“If bioplastics end up in landfills… without enough oxygen to break them down,” explained Jim Robbins in Yale Environment 360, “they can last for centuries and release methane, a potent greenhouse gas. If thrown into the environment, they pose threats similar to PET plastic.”
So, in essence, they are no better for the planet than traditional polymers. And when we know that just 9% of plastics get recycled in the UK (or 32%, according to the British Plastics Federation), can we really rely on the existing waste management infrastructure to process bioplastics?
Bioplastics are also more expensive than polyethylene terephthalate (PET) plastics. Polyhydroxyalkanoate (PHA) and polylactic acid (PLA) are the two most common bioplastics, but even the cheapest options “have 1.7 to 2 times higher production costs than virgin plastic per metric ton of plastic utility,” as reported in 2020’s groundbreaking Pew Report.
The most sustainable packaging choices aren’t the most glamorous
Using “paper, coated paper, and compostable materials” in packaging, rather than plastics, would see “plastic pollution in 2040 decreased 59%” compared to our business as usual approach. That’s according to the ‘Evaluating scenarios toward zero plastic pollution’ study, conducted by a team including the leads from the aforementioned Pew Report.
And the less we use sticky labels, vinyl stickers, and non-vegetable inks in our packaging, the easier they are to recycle. That’s why we take a stripped-back approach to our packaging with simple kraft brown packaging that is free of inks and is easily recyclable.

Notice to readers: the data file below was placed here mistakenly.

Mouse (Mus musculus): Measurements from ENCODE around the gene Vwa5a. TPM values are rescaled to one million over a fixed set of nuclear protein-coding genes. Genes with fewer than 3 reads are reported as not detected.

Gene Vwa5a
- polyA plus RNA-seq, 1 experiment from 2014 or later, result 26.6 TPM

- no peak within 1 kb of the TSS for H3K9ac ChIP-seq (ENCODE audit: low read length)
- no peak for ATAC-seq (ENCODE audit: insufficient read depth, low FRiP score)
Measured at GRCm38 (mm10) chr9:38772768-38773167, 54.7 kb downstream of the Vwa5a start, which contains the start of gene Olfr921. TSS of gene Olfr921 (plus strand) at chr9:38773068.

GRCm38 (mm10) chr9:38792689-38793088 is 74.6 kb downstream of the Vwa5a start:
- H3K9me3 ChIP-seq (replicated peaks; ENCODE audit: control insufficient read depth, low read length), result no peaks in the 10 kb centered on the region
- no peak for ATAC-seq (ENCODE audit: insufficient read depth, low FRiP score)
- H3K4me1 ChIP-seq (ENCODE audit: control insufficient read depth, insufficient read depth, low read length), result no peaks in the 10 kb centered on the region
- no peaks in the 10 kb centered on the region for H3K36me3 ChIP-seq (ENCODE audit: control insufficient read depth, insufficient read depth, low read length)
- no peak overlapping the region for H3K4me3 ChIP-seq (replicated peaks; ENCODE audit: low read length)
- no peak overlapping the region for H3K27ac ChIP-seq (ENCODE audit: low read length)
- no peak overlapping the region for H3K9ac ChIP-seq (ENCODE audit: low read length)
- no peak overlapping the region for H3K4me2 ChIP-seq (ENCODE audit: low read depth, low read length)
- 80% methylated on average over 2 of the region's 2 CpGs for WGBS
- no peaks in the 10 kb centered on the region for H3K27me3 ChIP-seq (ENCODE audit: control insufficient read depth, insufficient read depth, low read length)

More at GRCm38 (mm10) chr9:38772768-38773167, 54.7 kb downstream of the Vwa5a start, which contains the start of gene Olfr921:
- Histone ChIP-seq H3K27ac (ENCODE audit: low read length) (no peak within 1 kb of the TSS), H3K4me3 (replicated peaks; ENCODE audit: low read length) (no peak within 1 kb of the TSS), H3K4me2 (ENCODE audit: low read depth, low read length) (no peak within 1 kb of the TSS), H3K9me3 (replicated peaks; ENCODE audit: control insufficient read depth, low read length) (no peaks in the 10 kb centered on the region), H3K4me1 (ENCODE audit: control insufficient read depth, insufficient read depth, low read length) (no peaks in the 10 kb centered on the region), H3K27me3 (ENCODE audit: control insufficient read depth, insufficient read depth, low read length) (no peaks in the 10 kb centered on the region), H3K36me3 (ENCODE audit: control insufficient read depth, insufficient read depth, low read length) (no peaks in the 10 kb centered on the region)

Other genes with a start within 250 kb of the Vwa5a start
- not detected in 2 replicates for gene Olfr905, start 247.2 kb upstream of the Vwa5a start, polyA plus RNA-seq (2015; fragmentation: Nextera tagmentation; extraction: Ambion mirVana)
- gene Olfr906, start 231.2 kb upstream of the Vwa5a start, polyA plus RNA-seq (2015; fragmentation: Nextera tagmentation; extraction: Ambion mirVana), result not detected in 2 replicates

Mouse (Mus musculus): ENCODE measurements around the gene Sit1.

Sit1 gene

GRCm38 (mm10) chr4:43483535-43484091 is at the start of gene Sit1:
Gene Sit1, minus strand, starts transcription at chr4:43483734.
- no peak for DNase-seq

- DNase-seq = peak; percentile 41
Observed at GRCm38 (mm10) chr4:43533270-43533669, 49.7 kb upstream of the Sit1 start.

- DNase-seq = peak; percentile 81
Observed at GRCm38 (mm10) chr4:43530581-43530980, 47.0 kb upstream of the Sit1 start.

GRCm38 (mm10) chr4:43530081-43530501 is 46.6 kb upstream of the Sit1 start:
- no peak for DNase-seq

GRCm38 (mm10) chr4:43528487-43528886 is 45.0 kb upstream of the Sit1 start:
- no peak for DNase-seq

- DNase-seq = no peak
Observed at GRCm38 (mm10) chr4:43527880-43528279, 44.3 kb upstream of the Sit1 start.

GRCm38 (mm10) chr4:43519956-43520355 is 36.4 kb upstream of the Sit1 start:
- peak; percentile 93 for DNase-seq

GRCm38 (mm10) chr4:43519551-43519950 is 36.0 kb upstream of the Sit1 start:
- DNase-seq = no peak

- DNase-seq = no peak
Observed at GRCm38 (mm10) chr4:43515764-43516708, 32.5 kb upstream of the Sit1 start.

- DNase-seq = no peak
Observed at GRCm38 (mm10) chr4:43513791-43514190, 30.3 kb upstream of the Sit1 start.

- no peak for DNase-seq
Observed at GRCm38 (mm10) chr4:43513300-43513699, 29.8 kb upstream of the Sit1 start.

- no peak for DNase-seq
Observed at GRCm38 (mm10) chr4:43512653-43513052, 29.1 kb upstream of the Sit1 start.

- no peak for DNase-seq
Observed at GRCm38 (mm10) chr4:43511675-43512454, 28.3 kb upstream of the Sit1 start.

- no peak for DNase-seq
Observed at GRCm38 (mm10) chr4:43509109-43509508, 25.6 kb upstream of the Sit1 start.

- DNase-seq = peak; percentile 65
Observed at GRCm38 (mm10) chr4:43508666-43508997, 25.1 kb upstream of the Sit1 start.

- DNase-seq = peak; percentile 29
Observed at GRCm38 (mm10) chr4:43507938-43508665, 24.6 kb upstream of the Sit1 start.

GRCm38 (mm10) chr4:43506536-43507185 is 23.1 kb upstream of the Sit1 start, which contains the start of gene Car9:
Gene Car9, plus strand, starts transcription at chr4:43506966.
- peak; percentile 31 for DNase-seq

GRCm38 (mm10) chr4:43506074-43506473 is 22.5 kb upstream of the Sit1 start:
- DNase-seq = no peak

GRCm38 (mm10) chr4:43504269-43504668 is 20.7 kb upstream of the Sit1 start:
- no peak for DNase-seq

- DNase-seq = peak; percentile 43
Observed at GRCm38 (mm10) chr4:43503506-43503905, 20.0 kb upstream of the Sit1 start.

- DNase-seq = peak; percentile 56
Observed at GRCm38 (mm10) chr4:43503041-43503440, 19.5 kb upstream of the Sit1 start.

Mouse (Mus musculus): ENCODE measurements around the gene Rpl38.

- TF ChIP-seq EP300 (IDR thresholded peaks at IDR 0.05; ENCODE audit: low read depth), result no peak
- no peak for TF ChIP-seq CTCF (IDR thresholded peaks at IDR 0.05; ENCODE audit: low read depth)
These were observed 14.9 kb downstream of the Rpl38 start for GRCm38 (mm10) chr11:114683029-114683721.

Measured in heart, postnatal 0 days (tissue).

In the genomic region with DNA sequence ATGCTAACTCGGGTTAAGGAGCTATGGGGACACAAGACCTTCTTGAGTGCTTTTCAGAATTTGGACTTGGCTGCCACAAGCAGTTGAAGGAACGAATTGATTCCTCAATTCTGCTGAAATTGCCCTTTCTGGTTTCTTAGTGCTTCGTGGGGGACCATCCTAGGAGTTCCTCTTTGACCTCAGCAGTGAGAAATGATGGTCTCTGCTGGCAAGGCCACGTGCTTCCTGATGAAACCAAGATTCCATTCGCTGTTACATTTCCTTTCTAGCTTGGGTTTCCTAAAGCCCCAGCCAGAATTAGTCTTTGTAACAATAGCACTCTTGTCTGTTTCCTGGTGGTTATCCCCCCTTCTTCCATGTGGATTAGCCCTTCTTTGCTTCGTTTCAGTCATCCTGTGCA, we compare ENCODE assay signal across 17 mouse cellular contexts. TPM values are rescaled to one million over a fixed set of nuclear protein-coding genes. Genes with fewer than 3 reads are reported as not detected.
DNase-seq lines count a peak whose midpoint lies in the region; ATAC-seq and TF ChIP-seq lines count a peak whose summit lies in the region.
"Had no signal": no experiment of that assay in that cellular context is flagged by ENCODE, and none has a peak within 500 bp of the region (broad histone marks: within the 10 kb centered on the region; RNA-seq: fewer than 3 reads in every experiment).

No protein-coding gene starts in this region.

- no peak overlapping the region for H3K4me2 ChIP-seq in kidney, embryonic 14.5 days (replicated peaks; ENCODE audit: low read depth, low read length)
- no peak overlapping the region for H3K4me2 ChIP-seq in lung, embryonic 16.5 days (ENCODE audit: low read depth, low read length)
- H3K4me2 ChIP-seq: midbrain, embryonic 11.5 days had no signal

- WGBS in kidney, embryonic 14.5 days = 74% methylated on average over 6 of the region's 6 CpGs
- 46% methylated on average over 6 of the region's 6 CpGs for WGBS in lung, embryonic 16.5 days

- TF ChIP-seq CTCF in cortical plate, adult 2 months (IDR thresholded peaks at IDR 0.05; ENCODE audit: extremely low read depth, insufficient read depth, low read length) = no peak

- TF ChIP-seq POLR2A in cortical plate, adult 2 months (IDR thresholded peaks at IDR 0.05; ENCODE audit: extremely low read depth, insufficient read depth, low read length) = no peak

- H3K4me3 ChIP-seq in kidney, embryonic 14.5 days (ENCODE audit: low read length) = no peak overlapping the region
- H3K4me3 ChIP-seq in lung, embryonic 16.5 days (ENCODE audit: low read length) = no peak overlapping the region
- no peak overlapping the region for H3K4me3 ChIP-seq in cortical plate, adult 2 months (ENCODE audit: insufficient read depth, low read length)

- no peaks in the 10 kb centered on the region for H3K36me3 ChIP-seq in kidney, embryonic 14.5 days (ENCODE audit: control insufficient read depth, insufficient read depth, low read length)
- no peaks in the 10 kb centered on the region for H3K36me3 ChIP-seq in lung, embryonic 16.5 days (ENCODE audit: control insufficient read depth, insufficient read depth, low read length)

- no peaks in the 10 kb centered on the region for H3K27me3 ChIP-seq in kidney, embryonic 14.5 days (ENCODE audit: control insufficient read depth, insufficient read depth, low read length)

We could go all out on a complicated box, with plastic inserts and other bells and whistles, but we believe that actions speak louder than words. A sustainable business that thinks only about aesthetics ahead of utility in its packaging might need to reassess its priorities.
We hope you see it the same way!
Making the right choices for you, the planet, and Aker
We’re not here to argue that bioplastics don’t have a part to play, but we’ve made a choice to focus on using materials that have high recycling rates, much lower associated environmental risks, and lower prices.
That’s good for the planet, for you, and for us as well.
When it comes to choosing a sustainable skincare option, don’t let the complications of packaging weigh too heavily on you. If you are concerned about the sustainability of your skincare packaging, do a bit of research and choose what feels best to you. That might be glass, that might be bioplastic, it might be a DIY option.
There is a misattribution of responsibility on ‘consumers’ (one of our least favourite words!) when it comes to packaging waste. In the end, our packaging is our responsibility and if you choose to use Aker products, we hold that responsibility entirely.
If you care about packaging and sustainability, that’s hopefully part of the reason you’re buying our products.
Well, that and the fact they’re just so good at what they do!Shop sustainable skincare